I remember that well. I was at SIGGRAPH ‘05 and a friend of mine at Disney told me I should check out modo. Right then we walked across the show-floor and got a demo from Brad Peebler. At the time, modo was just a modeler. I had been using the same base mesh for all of my work in ZBrush and had been dying to modify it.
I was instantly attracted to how cleverly modo was set up. modo made it easy for me to change the topography of my base models and I really went deep into using the morph maps feature in modo for setting up animation poses that I would later take into Lightwave 3D.
Later I begin to model from scratch in modo. Some of my earliest work was based on one of my all time favorite characters – Frankenstein. I don’t plan on starting a 3D business, I just use it as a creative outlet – another way to express myself. When modo 201 was being developed I was so anxious to see the rendering and paint tools that I contacted Brad and asked to be part of the beta team.
You do a lot of the high detail work in ZBrush. Can you explain what combination of tools you are using at this moment in time for 3D?
I basically use modo, ZBrush and of course, Photoshop. I think the first thing I rendered in modo was an image of my father looking skyward. I loved how incredibly easy it was to use sub-surface scattering in modo. I had tried that with another program and ended up in some interface where I was wiring up this to that and ironically losing connection to the art. modo was so much easier to do SSS. I ended up posting that image in the modo beta forum.
How do you decide when to get an effect from a bump or displacement map in the rendering phase vs. actually sculpting it out?
I actually use both techniques. I do not really have a plan a lot of the time. I sort of lose myself and just start going for it and seeing where the process takes me. I experiment a lot, trying this button and that. I have gotten some amazing effects applying the procedural shaders in modo as displacement maps. There is a lot of trial and error in what I do. But the great thing about computers is that I can do it with no fear. I can always go back to a previous step – if I can just figure out which version I liked. Sometimes I think I am done and go back a few days later and think “how did I miss that” and change things again. In the real world, paint gets dry and thus hard to blend, and clay gets hard.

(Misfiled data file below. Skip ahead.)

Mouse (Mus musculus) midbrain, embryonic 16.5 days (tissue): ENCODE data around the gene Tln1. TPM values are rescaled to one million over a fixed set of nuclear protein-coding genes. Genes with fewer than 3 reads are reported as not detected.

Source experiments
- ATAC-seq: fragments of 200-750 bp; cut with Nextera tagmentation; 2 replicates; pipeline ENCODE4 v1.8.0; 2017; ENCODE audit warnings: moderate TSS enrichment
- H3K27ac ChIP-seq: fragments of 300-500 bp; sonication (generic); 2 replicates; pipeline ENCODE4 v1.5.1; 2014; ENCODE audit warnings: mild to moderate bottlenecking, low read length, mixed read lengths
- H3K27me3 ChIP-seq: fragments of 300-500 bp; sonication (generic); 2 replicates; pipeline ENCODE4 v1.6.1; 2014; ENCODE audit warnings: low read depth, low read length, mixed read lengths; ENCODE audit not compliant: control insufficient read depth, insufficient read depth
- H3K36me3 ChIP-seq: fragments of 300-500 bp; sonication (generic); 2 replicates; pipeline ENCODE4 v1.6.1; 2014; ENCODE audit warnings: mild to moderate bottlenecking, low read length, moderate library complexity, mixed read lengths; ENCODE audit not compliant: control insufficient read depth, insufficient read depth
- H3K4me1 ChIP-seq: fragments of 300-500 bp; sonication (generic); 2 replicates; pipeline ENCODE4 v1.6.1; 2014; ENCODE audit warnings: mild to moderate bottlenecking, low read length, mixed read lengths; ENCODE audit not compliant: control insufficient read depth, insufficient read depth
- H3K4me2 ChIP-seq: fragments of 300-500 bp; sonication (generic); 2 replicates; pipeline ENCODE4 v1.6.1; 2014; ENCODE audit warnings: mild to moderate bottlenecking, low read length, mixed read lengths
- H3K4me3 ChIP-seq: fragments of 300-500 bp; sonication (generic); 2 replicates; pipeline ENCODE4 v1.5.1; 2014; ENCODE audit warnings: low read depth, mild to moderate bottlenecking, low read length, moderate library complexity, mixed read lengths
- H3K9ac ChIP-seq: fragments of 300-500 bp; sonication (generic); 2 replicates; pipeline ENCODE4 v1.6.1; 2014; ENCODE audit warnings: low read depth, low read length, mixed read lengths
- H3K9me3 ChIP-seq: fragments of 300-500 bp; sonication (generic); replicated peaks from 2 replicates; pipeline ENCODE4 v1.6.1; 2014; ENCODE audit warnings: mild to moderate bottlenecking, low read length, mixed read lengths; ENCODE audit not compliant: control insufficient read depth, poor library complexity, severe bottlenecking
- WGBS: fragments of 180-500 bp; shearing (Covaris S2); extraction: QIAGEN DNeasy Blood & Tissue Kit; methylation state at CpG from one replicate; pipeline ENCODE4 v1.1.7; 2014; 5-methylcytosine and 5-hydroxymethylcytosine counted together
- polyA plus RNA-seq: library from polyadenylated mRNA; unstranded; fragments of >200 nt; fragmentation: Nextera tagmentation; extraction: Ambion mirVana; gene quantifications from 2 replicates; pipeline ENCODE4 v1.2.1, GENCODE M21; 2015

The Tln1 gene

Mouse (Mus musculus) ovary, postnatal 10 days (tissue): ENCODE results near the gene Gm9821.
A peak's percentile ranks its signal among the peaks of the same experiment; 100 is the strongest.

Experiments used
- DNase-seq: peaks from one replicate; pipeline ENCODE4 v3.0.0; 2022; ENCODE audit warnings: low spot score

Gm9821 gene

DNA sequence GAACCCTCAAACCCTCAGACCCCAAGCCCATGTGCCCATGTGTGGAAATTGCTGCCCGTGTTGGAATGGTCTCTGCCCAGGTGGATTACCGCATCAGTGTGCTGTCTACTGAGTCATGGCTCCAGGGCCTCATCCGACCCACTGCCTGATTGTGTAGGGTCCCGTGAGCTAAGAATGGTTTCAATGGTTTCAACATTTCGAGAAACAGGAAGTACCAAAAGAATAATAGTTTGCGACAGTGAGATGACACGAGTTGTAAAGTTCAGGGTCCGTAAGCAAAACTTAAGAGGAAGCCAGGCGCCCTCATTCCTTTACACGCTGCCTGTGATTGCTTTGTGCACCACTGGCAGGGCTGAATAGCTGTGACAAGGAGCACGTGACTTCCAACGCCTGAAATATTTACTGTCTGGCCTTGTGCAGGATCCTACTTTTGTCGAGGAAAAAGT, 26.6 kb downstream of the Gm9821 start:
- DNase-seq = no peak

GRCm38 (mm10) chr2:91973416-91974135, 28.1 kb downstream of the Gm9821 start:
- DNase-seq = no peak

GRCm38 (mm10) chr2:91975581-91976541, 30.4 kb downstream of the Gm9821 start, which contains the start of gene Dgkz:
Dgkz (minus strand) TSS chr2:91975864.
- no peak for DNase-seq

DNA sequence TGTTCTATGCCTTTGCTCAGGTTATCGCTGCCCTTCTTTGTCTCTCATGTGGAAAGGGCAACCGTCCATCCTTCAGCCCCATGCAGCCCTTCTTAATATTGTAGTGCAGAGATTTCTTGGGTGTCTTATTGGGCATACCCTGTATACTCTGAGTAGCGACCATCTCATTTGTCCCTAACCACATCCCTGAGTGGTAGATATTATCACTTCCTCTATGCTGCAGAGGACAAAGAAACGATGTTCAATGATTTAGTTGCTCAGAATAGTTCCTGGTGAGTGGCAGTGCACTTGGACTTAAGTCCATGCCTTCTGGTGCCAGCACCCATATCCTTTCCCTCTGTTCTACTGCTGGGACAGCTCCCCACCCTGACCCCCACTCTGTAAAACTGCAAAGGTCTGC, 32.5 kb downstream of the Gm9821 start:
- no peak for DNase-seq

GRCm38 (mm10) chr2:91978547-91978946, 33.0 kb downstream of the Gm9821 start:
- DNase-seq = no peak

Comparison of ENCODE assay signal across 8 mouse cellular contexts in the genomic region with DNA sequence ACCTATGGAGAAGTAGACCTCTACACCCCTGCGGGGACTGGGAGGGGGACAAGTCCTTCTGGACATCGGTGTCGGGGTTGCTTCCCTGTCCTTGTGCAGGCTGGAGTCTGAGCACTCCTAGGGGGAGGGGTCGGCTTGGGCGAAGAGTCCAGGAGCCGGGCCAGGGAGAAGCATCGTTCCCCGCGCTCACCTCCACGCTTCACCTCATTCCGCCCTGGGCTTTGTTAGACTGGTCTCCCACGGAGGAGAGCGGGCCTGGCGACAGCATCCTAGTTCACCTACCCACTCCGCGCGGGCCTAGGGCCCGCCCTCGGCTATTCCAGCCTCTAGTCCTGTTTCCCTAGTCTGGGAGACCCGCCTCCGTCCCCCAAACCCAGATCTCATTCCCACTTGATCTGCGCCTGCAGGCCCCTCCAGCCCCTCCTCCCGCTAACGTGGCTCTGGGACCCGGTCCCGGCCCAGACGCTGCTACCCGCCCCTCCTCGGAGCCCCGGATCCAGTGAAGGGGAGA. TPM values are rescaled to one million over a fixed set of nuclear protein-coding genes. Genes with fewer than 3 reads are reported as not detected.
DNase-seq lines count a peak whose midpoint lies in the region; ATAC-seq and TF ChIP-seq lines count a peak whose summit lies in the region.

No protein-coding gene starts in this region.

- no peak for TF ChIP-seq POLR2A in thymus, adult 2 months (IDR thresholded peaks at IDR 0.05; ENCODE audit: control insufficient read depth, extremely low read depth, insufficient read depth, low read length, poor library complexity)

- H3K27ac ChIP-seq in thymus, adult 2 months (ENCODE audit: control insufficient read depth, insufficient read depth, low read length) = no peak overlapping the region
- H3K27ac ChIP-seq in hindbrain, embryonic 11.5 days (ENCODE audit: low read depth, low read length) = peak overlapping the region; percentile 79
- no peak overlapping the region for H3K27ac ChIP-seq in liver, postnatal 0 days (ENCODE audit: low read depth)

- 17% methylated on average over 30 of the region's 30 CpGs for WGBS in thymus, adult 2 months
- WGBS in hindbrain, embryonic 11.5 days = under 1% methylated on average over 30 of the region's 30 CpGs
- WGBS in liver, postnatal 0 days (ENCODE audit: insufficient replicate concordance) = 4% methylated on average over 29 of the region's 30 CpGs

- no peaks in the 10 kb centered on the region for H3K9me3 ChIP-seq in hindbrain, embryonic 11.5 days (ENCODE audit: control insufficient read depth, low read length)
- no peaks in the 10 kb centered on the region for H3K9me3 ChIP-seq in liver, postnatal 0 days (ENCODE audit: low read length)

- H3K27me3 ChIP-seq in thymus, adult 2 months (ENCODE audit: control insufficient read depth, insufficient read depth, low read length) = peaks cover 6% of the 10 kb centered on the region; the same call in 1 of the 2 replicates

What percent of your time on a given project is spent on concept development, base modeling, sculpting and getting the rendering to look right? How long might it take to create something like your John The Baptist piece?
Well, of course that depends. I spend a lot of time these days in modo actually. I have really gotten kind of swept up in it. My basic process is creating or modifying my model in modo, exporting to ZBrush as an OBJ file, then sculpting and painting in ZBrush. I then export color, displacement and bump maps to modo and then do the final rendering there. Often I put the finishing touches on in Photoshop. I sometimes start in the morning and end up working on my projects into the early hours of the next day.
I have seen people dismiss the base modeling as something any number of tools could easily do and therefore it doesn’t really matter what tool you choose for that phase. Is this what you have experienced?
Well, I am so used to modo now. I love the selection tools and that fact that is really is artist-friendly. I do not have a computer background and yet I feel comfortable in it. I actually think it is incredibly natural and easy to use. It just seems to smart how it is set up. And modo is way more than modeler now. I like having a library of hands or heads that I can modify for new projects as needed. Scale stuff up, cut things out.
Much of the work we have seen from you is character work. Do you also use 3D for other purposes like set design?
Well I have done a few still-life’s, but my thing is characters! I see renderings of mechanical objects and what not on the various forums and they are interesting but do not grab me like a great character does. I have actually experimented creating everyday objects and surprised myself at how fun that was. Take symmetry for example. Computers are great at letting you create have an object and mirroring it over to the other side. Faces aren’t like that and so you have to be careful. But when you are making a mechanical shape that ability and other tools like beveling are useful.